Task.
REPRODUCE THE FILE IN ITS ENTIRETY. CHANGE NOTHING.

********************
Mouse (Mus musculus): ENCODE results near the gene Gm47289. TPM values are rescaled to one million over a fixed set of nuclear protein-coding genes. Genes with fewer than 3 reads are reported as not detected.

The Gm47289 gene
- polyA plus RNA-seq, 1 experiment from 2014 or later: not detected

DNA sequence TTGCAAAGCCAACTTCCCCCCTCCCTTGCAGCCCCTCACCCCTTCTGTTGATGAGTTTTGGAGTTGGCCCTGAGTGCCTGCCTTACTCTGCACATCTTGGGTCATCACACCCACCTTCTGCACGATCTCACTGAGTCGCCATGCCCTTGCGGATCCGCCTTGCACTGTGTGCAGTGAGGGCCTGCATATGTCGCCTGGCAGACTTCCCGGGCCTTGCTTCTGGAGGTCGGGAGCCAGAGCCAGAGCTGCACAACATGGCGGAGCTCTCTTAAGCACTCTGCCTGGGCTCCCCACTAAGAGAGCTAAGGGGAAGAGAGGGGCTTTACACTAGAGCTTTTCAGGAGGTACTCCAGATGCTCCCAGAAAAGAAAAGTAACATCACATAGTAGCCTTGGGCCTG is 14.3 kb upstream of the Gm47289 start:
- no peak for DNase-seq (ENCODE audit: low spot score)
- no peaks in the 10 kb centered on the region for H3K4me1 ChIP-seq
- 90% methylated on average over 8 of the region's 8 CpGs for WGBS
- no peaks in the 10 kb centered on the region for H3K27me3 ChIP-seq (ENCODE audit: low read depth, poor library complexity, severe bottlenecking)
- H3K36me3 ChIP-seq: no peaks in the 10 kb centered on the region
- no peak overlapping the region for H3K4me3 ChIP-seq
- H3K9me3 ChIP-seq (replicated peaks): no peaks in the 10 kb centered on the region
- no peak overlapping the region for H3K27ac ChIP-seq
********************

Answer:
Mouse (Mus musculus): ENCODE results near the gene Gm47289. TPM values are rescaled to one million over a fixed set of nuclear protein-coding genes. Genes with fewer than 3 reads are reported as not detected.

The Gm47289 gene
- polyA plus RNA-seq, 1 experiment from 2014 or later: not detected

DNA sequence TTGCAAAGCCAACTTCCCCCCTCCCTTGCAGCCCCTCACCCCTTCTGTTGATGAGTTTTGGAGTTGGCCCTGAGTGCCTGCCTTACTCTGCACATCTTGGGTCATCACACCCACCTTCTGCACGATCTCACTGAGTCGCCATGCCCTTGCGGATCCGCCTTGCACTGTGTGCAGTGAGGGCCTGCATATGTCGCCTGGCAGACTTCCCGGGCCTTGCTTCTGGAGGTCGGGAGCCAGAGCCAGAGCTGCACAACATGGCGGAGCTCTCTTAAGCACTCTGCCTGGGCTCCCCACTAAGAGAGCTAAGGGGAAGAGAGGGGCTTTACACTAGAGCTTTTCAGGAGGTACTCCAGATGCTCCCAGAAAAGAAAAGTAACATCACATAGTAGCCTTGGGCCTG is 14.3 kb upstream of the Gm47289 start:
- no peak for DNase-seq (ENCODE audit: low spot score)
- no peaks in the 10 kb centered on the region for H3K4me1 ChIP-seq
- 90% methylated on average over 8 of the region's 8 CpGs for WGBS
- no peaks in the 10 kb centered on the region for H3K27me3 ChIP-seq (ENCODE audit: low read depth, poor library complexity, severe bottlenecking)
- H3K36me3 ChIP-seq: no peaks in the 10 kb centered on the region
- no peak overlapping the region for H3K4me3 ChIP-seq
- H3K9me3 ChIP-seq (replicated peaks): no peaks in the 10 kb centered on the region
- no peak overlapping the region for H3K27ac ChIP-seq